The Danish monarchy released new portraits of Crown Princess Mary and Princess Marie to celebrate their respective birthdays this week
Sweet new family portrait of Crown Princess Victoria, Prince Daniel and family (I think Princess Estelle’s hairbow is from Livly)
We end this week with an interesting clip of Queen Elizabeth, shared this week on the anniversary of her accession.
Photos from Getty Images and social media as indicated
Princess Beatrix in a black straw hat with embellished bumper brim last Wednesday at the funeral of Infanta Pillar
On January 31st, Princess Nobuko and Princess Hisako visited the 69th Kanto Tokai Flower Exhibition at Sunshine City Bunka Kaikan in Tokyo. Princess Nobuko wore a black brimmed hat while Princess Hisako donned a gey felt Pork pie-crowned design with rolled brim and burgundy hatband
Chic grey felt boater hat on Princess Hisako today to open the 2020 Tokyo Tableware Festival
Queen Elizabeth in a familiar blue felt hat with feather flowers by Angela Kelly, made by Stella McLaren, to attend St. Peter and St. Paul church this morning in West Newton near Sandringham
The following new millinery designs caught my eye this week:
And this wonderfully elegant grey straw design with rolling wave cuffed brim, veil, feather quill twist and diamante bumble bees from British milliner Rachel Henry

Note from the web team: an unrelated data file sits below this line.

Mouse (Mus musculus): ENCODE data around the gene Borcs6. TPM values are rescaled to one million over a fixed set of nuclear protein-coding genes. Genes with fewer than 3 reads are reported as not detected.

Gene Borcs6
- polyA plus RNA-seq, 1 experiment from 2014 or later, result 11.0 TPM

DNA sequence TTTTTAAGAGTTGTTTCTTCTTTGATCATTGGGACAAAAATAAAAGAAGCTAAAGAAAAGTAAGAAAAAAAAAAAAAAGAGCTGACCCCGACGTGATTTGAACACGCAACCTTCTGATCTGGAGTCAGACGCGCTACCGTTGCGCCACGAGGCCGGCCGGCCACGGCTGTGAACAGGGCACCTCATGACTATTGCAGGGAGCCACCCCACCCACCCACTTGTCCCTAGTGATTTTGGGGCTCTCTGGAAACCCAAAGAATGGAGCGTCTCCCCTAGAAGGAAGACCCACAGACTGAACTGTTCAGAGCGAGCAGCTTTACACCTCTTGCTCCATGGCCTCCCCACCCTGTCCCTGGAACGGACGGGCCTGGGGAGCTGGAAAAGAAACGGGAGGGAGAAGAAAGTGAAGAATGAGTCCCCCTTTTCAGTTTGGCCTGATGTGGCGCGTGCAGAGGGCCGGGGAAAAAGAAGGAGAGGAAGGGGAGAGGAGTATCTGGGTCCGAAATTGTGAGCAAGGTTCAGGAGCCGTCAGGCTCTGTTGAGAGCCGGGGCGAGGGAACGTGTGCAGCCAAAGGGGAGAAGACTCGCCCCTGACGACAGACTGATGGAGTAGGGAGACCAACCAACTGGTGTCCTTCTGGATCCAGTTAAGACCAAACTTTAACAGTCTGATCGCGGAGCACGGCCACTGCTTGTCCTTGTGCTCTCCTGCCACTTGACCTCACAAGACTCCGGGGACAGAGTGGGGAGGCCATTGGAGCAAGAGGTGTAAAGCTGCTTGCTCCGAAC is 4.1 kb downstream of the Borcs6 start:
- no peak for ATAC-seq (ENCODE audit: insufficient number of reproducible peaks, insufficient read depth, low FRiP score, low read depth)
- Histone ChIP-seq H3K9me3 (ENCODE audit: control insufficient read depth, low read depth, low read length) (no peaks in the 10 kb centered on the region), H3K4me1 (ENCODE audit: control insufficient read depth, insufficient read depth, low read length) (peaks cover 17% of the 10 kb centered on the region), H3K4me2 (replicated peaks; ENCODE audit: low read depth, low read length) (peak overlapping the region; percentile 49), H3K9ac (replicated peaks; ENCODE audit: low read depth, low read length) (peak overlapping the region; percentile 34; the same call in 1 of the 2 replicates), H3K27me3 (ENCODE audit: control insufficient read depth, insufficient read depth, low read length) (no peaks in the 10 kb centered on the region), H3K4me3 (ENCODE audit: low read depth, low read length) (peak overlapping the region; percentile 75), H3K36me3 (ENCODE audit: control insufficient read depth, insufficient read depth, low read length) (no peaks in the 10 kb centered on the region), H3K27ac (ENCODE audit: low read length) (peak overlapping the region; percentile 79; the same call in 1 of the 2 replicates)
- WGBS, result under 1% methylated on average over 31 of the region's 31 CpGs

Lovely new portrait released by the Dutch court to celebrate Princess Beatrix’s 82nd birthday
Sweet snap from the Monaco Royal Palace balcony during the Sainte Devote Ceremony last Monday
Photos from social media as indicated
On Tuesday, January 14, Princess Margriet arrived at the Royal Palace in Amsterdam for the annual New Year’s reception in a casual, navy hat (she and other members of the Dutch royal family changed into formal attire inside the Palace!)
Burgundy felt brimmed hat on Empress Masako for the the 40th anniversary ceremony of the National Rehabilitation Center for Disabled People & the National Occupational Rehabilitation Center on January 22. The windowpane pleated silk on her lapel is repeated on the hatband for an interesting touch.
Fun connection made for Princess Tsuguko’s burgundy hat- it seems to date back as far as 1993
Zara Tindall in a heathered grey felt fedora with darker grey hatband today at the Festival Trials Day at Cheltenham Racecourse
British milliner Jane Corbett shared this photo of a bespoke hat she created and was shipping off to a lucky client. Many of you will recognize it…
The following new millinery designs caught my eye over the past two weeks:
From Dutch milliner Eugenie van Oirschot, this showstopping hat in navy and royal blue silk that leaves me at a loss of words to describe.
I suspect I’ve missed a number of noteable royal events and hat outings over the past week but trust you’ll share them here to catch me up!
Photos from social media as indicated